• Make contingency plans – nobody could have predicted a global pandemic just a few months ago. If you haven’t already, now is the time to imagine the worst-case scenarios your business could face. Plan how you would respond to them and the resources you would need to survive
  • Consider diversifying your business income – you’re fantastic at what you do, we’re sure about that! Focus is great. Though a crisis means that if you only have one way of making money, and that is impacted, your income suffers. Think about different revenue streams, new products and services. Variety helps ensure you maintain a level of income if one area is hit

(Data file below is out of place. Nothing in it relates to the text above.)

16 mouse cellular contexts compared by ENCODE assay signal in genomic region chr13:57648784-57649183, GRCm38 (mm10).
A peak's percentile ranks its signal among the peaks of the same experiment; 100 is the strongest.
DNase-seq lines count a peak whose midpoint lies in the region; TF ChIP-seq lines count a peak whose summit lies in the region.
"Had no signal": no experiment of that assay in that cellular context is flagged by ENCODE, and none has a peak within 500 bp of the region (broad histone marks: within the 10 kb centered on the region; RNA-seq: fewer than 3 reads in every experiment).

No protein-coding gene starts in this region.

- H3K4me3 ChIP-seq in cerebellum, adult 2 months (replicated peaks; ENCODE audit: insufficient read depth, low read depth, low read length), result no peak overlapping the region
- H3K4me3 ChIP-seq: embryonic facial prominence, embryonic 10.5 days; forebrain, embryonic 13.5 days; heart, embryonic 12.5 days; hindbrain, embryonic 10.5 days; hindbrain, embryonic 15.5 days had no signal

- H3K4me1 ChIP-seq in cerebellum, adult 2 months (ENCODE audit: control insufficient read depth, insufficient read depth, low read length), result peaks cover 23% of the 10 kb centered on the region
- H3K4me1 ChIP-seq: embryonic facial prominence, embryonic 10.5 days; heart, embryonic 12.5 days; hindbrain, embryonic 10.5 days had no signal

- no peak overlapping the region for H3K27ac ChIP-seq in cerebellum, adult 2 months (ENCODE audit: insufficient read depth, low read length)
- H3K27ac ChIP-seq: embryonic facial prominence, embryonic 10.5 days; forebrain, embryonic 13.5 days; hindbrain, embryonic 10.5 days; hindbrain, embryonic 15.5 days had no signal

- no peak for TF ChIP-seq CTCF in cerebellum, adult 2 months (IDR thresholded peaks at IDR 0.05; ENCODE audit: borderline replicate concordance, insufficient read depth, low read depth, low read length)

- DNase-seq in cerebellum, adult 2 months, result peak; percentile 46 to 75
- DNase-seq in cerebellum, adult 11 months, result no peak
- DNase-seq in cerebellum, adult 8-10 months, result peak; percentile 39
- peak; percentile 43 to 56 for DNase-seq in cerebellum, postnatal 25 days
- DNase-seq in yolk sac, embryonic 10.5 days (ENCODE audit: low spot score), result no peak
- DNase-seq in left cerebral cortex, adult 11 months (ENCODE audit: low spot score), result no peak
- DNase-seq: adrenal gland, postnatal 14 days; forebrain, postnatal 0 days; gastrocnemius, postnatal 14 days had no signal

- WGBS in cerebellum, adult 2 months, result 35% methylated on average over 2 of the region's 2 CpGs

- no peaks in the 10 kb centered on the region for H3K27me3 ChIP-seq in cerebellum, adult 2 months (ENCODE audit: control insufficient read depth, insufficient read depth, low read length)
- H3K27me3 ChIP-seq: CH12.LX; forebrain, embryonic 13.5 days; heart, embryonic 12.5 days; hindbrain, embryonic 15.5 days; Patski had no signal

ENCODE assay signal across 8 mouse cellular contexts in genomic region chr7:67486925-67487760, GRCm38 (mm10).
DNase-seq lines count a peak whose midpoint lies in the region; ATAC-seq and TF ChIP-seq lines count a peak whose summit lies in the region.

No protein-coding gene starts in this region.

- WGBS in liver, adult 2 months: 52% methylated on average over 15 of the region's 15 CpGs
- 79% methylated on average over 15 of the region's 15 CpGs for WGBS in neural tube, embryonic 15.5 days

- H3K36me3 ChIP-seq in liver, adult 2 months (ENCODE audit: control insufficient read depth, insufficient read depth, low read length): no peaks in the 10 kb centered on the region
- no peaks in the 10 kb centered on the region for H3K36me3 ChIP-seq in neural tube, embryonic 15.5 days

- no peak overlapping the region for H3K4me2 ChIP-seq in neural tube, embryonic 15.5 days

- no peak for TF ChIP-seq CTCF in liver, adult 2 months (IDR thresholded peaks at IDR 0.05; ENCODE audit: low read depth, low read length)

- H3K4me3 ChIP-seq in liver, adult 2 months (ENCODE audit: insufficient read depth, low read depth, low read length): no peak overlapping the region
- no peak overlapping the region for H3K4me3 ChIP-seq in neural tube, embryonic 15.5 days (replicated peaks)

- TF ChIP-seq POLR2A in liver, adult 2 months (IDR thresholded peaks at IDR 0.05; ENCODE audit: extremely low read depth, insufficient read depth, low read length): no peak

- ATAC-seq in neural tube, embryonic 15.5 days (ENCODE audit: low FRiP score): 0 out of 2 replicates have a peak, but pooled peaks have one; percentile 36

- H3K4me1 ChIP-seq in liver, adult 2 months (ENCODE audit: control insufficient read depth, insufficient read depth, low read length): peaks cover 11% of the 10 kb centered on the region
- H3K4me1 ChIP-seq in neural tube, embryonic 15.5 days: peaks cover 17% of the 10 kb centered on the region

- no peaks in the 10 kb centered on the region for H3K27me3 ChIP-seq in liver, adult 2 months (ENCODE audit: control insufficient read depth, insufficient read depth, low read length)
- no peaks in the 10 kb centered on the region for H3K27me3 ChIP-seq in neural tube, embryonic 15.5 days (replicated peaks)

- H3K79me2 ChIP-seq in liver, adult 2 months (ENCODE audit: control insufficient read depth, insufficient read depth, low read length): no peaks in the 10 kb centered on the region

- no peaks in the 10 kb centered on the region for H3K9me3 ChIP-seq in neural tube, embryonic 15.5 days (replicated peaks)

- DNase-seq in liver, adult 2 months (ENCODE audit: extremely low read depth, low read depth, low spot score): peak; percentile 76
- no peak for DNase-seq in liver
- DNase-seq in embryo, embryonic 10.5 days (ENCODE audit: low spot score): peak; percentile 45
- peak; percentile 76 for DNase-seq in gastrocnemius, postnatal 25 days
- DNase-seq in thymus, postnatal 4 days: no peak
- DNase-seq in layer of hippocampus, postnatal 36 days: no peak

We are here to support you…

Times are tough, and we really hope that the information in this article is helpful. Our aim is to provide practical support to help your small business thrive – with or without a crisis! That’s why we’ve put together an exclusive offer, to help small businesses at an uncertain time….

Our 14-day day trial is still free, and always will be. That means you can set up a website and an online store when being online is more important than ever.

After that, if you wish to upgrade your account, we’re giving you the first 12-months at a 50% discount. That’s just £6.50 per month for a domain name, up to 5 email addresses, SSL security and a professional website or online store with no limitations.

To get this offer, simply head over to our getting started page and the discount will automatically be applied at checkout. Remember, you’ll always start on our 14-day free trial where you can access all features without needing to enter any credit card details.

We can’t wait to see your business online!